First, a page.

“Our outlook is business as usual,” he says, advising that giving may slow down, but not enough for the foundation to change course.

Factors such as political polarisation in the U.S. and the wars in Eastern Europe and the Middle East are pushing nonprofits to consider their niche, and how they might work with other groups, both on the corporate and philanthropic levels, Selig says.

“It leads to a little more sharing on the ground in what needs to be done,” he adds.

Steve Kaufer , founder of Massachusetts-headquartered e-commerce giving platform Give Freely and founder of TripAdvisor, says that the economy has a much bigger role in election years, as he looks to build and grow something that can act as a “counterbalance.”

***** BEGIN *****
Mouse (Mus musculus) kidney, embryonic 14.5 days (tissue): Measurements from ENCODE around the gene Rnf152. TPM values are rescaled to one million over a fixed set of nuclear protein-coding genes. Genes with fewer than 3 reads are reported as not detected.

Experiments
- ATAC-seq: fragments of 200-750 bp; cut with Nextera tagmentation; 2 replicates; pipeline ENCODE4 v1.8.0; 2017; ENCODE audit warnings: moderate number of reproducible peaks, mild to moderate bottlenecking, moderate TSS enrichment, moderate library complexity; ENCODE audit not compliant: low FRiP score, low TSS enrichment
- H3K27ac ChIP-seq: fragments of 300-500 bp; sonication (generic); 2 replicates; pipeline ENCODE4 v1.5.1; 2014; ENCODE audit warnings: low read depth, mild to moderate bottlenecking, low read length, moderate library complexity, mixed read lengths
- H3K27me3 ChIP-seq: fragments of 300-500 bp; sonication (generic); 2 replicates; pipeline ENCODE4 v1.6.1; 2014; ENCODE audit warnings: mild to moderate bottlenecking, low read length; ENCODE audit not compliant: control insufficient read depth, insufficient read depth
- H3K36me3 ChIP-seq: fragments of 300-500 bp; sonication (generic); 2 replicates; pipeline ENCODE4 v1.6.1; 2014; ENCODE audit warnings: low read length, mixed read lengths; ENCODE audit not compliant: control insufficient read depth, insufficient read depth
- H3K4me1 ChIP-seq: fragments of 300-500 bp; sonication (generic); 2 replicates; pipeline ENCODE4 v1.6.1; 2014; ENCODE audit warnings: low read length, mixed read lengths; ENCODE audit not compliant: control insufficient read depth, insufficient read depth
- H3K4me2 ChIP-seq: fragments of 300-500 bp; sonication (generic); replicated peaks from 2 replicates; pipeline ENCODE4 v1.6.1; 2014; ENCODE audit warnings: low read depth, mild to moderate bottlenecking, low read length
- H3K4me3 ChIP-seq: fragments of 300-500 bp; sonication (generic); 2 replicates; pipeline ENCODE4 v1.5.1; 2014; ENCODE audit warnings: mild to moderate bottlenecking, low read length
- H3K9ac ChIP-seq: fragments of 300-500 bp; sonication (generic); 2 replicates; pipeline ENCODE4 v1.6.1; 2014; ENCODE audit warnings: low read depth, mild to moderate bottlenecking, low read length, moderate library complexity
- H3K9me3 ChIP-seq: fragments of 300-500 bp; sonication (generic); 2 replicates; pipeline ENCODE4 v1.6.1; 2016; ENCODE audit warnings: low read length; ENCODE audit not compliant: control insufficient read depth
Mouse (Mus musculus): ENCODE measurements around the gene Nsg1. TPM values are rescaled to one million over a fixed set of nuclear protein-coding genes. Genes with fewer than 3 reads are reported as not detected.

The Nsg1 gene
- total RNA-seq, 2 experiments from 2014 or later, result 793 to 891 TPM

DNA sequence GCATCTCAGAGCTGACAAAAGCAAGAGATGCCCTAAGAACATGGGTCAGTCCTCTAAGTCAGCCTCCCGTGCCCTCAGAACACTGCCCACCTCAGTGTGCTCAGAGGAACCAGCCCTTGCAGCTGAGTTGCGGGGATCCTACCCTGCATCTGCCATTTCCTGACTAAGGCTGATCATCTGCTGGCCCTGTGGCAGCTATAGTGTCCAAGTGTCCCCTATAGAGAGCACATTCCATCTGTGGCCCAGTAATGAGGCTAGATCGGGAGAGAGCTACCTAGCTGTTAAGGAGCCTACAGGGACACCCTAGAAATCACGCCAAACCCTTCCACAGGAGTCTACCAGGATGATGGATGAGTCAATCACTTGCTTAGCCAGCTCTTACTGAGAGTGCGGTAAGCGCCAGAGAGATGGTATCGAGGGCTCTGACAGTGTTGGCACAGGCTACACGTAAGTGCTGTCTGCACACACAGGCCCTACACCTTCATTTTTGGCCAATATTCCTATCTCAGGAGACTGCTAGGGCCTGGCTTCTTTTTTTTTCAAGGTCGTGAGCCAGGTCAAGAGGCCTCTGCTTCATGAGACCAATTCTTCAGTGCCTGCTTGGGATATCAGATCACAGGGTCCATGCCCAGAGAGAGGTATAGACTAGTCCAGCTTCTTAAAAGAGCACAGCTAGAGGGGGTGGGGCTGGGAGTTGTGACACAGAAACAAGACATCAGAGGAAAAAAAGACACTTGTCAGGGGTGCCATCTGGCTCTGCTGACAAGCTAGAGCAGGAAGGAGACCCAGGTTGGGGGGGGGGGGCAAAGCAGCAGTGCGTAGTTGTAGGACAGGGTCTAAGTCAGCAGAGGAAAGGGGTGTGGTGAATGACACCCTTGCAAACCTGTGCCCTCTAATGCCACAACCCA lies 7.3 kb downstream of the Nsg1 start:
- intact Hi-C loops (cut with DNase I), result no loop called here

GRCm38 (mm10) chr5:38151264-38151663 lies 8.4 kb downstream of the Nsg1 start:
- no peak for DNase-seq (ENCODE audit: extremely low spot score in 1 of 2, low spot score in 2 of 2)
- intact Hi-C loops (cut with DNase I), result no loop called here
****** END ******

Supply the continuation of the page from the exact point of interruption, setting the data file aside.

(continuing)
“There’s a trend towards democratisation, and acting collectively can lead to greater impact,” he says.

Kaufer’s new platform hopes to leverage the everyday philanthropist through online shopping dollars to benefit major charity partners like UNICEF and charity:water, who earn funds as shoppers choose an organisation to benefit through an online clickthrough process.

“Whether a good year or bad year, e-commerce will continue to keep growing,” he says. “Nobody doubts that.”

Whether a legacy foundation, corporation or individual, the political landscape this year is requiring some to exercise caution as they consider what their own charitable actions might be and how it could be viewed more broadly. For the personal philanthropist, every move is now scrutinised more closely. On the nonprofit side, entities are exercising more due diligence to understand if a specific donor aligns with their mission and that there aren’t any underlying issues that could cause greater pushback.

“You have to be able to walk the walk,” Huston says. “For example, we’ve had to turn down very large donor checks from corporations because there’s a Reddit stream calling them out on their human rights practices.”